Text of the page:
10 September 2012

The University of Queensland (UQ) has signed a five-year, $1.25 million industry partnership alliance with global miner Vale to build a hub of geomicrobiological knowledge.

This is the second partnership between Vale – the world’s second-largest mining company – and UQ.

It will result in research on microbial communities and microbial metal extraction processes.

Geomicrobiology, a burgeoning field in Geosciences, studies microorganisms and their influence on many geochemical processes that occur at or near the Earth’s surface.

These processes include rock weathering, soil and sediment formation, and mineral genesis and degradation.

They have occurred throughout most of the Earth’s history, contributing to key junctures in the geological evolution of the Earth.

Understanding these phenomena requires a multidisciplinary approach focused on the contribution of ubiquitous microorganisms.

Microorganisms found in deposits from Vale’s current operations will be investigated for potential industrial applications; their genomes will be studied and mapped, and possible mechanisms for optimising their metal processing functions will be investigated and trialled.

The funding will see a Vale-UQ Geomicrobiology Laboratory established in the Richards Building at the St Lucia campus.

The Laboratory will be spearheaded by Professor Gordon Southam, the Vale-UQ Chair of Geomicrobiology.

Professor Southam recently joined UQ from the University of Western Ontario, Canada, where he was a Canada Research Chair and Director of the Centre for Environment & Sustainability.

“Because of my background in microbiology, my research in earth system processes takes a bacterial view of the world,” he said.

“This approach has revolutionised our understanding of fundamental biogeochemical processes that are catalysed by bacteria, which will be important to my future work as a member of the School of Earth Sciences at UQ,” Professor Southam said.

“I want to expand my work demonstrating the role of microorganisms in catalysing large scale, economic geological processes.”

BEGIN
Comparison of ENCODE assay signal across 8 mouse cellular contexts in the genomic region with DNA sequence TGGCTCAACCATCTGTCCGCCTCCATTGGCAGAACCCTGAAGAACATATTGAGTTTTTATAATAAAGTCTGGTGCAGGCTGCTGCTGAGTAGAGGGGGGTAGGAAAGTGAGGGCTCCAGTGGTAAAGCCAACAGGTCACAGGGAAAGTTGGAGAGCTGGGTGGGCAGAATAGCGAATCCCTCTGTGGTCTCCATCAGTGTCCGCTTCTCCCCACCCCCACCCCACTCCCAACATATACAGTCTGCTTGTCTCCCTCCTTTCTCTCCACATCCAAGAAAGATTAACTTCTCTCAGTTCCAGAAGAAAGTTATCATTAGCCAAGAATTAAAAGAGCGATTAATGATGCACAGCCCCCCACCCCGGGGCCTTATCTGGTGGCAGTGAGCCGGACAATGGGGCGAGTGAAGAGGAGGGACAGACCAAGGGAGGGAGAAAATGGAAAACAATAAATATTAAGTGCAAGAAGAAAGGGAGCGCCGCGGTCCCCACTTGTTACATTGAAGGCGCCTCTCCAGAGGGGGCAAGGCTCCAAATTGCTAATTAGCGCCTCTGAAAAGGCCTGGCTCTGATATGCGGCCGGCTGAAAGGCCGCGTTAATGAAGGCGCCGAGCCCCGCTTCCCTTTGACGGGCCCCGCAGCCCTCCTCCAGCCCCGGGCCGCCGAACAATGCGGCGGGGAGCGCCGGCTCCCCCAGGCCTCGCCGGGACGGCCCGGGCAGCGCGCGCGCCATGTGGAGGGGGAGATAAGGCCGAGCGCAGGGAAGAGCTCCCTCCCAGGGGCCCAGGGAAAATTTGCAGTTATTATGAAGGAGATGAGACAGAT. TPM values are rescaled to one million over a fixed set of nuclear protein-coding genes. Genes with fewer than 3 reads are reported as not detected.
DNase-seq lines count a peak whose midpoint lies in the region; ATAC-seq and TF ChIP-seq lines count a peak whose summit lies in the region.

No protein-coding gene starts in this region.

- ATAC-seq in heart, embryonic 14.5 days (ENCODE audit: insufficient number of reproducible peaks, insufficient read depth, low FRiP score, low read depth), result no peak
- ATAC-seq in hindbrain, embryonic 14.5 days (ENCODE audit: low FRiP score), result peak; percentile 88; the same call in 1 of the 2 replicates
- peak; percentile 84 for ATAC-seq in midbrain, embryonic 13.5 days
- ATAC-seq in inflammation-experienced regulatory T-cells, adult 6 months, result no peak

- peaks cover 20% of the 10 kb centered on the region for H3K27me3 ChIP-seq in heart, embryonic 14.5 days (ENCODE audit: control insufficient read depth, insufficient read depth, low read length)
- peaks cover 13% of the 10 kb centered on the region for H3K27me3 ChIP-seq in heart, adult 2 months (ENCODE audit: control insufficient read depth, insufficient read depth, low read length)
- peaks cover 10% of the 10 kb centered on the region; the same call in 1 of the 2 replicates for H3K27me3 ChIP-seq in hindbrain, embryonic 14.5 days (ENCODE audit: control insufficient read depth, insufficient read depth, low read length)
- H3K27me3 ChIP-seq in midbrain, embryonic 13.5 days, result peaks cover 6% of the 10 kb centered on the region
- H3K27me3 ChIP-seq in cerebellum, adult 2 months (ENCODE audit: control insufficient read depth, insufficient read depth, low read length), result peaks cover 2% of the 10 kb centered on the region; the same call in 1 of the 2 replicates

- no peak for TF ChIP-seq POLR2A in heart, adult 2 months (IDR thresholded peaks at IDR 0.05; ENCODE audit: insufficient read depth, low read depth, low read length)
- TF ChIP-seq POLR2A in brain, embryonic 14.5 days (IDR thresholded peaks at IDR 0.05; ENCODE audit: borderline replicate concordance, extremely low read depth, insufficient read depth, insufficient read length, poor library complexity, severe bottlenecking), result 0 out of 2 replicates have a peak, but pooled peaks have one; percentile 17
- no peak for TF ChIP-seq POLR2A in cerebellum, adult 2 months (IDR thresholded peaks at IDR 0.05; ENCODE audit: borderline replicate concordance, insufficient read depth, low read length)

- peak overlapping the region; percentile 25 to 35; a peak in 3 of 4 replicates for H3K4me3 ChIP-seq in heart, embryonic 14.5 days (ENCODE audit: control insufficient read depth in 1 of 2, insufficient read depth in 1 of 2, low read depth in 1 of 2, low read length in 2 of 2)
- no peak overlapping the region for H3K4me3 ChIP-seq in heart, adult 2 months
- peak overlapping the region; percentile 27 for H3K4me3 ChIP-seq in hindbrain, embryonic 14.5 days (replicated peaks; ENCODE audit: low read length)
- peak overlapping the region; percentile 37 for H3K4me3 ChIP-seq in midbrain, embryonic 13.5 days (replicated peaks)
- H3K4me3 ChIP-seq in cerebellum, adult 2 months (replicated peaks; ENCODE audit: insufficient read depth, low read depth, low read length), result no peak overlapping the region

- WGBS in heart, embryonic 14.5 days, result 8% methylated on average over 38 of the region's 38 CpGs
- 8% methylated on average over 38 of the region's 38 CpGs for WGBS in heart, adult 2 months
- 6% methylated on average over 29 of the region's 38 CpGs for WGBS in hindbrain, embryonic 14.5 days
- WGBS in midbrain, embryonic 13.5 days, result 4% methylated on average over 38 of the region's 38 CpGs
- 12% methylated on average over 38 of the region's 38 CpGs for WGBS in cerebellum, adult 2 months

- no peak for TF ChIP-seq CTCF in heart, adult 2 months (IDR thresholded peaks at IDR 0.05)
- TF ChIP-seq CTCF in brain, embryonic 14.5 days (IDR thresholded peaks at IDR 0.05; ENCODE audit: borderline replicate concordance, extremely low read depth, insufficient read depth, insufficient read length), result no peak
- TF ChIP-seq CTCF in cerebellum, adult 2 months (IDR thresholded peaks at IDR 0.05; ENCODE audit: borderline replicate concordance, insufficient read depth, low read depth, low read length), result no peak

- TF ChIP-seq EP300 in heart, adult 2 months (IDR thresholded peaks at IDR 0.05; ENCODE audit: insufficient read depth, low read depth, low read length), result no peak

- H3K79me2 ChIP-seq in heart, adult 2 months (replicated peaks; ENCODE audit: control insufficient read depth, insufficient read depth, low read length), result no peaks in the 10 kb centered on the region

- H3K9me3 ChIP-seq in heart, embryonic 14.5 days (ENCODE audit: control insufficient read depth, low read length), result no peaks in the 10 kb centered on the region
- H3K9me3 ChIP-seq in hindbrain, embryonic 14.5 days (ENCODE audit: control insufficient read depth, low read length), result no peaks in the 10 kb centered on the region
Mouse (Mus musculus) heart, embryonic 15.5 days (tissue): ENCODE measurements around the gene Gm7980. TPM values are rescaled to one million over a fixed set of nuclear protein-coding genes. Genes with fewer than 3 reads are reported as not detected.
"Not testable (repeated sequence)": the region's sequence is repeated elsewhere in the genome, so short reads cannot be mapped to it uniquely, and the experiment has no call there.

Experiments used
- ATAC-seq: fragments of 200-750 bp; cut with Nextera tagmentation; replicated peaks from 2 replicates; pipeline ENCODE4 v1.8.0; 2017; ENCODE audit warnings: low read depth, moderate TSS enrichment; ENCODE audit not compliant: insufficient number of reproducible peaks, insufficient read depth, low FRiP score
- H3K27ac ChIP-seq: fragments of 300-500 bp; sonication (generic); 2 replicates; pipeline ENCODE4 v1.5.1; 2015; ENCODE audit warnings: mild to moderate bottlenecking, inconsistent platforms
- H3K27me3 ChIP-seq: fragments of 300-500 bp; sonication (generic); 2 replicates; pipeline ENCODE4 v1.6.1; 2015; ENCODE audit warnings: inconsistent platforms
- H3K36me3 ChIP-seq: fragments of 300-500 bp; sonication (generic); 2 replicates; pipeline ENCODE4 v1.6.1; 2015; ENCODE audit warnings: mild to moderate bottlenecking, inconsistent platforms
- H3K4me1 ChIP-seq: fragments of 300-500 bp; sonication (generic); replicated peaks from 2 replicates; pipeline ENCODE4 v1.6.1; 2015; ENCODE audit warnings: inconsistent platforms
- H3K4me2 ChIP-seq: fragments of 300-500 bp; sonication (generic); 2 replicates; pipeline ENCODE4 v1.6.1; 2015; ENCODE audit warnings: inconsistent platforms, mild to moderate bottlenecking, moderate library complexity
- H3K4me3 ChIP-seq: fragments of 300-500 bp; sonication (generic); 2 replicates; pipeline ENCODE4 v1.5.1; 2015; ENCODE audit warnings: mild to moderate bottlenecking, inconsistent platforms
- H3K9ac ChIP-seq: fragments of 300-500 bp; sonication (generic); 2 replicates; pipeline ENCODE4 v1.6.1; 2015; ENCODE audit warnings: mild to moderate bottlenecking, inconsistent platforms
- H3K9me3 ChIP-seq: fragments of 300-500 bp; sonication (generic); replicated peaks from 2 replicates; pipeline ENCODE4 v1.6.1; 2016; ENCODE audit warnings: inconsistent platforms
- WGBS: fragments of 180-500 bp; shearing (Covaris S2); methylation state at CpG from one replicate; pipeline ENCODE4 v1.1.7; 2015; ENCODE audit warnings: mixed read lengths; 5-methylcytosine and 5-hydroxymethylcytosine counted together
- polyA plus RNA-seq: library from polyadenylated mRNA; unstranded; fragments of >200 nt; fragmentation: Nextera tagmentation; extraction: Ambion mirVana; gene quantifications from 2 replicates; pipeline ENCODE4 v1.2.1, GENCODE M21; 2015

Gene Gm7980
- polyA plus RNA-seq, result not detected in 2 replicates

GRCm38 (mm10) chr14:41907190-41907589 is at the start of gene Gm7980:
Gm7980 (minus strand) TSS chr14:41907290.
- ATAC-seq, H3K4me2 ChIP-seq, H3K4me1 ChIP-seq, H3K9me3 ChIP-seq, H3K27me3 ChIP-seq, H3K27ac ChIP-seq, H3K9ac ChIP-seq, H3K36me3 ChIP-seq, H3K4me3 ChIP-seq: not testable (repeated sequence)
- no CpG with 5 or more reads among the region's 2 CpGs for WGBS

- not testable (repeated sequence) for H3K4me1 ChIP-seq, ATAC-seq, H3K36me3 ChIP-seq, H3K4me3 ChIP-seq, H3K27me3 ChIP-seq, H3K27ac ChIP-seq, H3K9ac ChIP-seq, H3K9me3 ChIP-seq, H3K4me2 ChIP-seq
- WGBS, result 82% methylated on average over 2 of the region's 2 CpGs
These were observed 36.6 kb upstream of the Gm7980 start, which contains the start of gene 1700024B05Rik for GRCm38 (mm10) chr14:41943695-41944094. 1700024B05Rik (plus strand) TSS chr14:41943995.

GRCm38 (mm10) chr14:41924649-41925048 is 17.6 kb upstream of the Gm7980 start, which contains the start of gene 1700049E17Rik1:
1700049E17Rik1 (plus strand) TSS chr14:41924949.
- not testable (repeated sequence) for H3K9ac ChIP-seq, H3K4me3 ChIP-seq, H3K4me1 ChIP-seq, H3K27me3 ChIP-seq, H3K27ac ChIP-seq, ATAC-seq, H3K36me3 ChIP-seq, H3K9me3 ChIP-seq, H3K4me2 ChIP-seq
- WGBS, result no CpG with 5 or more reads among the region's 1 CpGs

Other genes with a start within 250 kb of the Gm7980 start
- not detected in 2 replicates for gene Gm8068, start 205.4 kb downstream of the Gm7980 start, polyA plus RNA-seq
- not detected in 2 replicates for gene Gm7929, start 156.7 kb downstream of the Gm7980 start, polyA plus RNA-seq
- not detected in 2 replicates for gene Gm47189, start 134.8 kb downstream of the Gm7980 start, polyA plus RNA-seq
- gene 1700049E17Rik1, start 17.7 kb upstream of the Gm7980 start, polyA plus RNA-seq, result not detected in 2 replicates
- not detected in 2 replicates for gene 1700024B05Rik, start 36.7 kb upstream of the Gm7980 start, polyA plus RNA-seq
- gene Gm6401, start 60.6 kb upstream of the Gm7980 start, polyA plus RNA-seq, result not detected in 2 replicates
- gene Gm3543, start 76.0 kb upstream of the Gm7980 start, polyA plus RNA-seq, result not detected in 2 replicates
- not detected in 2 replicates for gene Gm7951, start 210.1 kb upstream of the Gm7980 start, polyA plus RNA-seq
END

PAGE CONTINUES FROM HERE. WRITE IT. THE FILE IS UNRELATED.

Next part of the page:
Microorganisms continue to be implicated in many applied geological processes (that is, the formation of certain iron, uranium and even gold ores) resulting in the mining industry’s growing interest in this rapidly emerging field.

The expansion of geomicrobiology research in UQ's School of Earth Sciences will lead to biotechnological innovations, leveraging natural processes and will result in more sustainable mining practices.

Vale Institute of Technology Director Dr Luiz Mello said Vale had a strong tradition of supporting research and the company was looking forward to strengthening its partnership with the University through this new initiative.

“Vale’s mission as a global mining company is to transform natural resources into prosperity and sustainable development,” Dr Mello said.

“Research and the pursuit of innovation are critical to achieving our vision and creating the mining of the future.

“This alliance will not only build competencies and research infrastructure for both our organisations, it offers real potential to deliver research solutions for complex mining and mineral sector problems.”

By promoting university-industry collaborations, UQ's School of Earth Sciences and Vale will produce economic benefits for the Australian mining industry and enhance Australia’s position as a global leader in providing innovative solutions to these environmental and industrial challenges.

Media: Lynelle Ross, School of Earth Sciences (3365 1023, Lynelle.ross@uq.edu.au).
Professor Gordon Southam is available for interviews. Images available upon request.